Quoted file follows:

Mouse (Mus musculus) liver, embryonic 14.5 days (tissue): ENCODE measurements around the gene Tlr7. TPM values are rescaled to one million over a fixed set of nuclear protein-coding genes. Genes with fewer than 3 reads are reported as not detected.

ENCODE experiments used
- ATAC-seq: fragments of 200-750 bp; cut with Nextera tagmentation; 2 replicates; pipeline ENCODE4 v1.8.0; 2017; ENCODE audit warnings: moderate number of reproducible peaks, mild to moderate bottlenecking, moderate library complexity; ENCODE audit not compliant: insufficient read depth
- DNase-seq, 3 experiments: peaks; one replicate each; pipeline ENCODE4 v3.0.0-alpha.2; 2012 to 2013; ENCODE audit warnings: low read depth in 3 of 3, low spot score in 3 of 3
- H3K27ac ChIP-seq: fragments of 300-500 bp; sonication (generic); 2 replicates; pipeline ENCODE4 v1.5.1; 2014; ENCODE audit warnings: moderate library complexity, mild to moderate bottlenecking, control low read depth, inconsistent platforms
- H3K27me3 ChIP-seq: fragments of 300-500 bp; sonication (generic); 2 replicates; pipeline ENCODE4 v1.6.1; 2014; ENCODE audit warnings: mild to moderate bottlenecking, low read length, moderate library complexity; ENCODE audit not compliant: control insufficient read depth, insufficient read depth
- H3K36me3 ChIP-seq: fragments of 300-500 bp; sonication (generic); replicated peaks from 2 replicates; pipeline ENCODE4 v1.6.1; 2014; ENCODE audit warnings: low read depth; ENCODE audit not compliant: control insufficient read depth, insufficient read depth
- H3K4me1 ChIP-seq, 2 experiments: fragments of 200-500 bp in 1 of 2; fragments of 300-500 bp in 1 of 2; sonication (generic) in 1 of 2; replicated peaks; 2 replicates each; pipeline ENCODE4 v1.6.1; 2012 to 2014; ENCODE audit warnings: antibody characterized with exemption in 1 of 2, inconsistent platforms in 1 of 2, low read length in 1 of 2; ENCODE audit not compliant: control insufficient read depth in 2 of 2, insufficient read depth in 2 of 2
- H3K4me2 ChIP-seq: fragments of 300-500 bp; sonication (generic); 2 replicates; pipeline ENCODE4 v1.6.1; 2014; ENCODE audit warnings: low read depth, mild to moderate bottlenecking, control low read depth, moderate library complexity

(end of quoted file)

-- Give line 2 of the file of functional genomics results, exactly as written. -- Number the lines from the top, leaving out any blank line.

ENCODE experiments used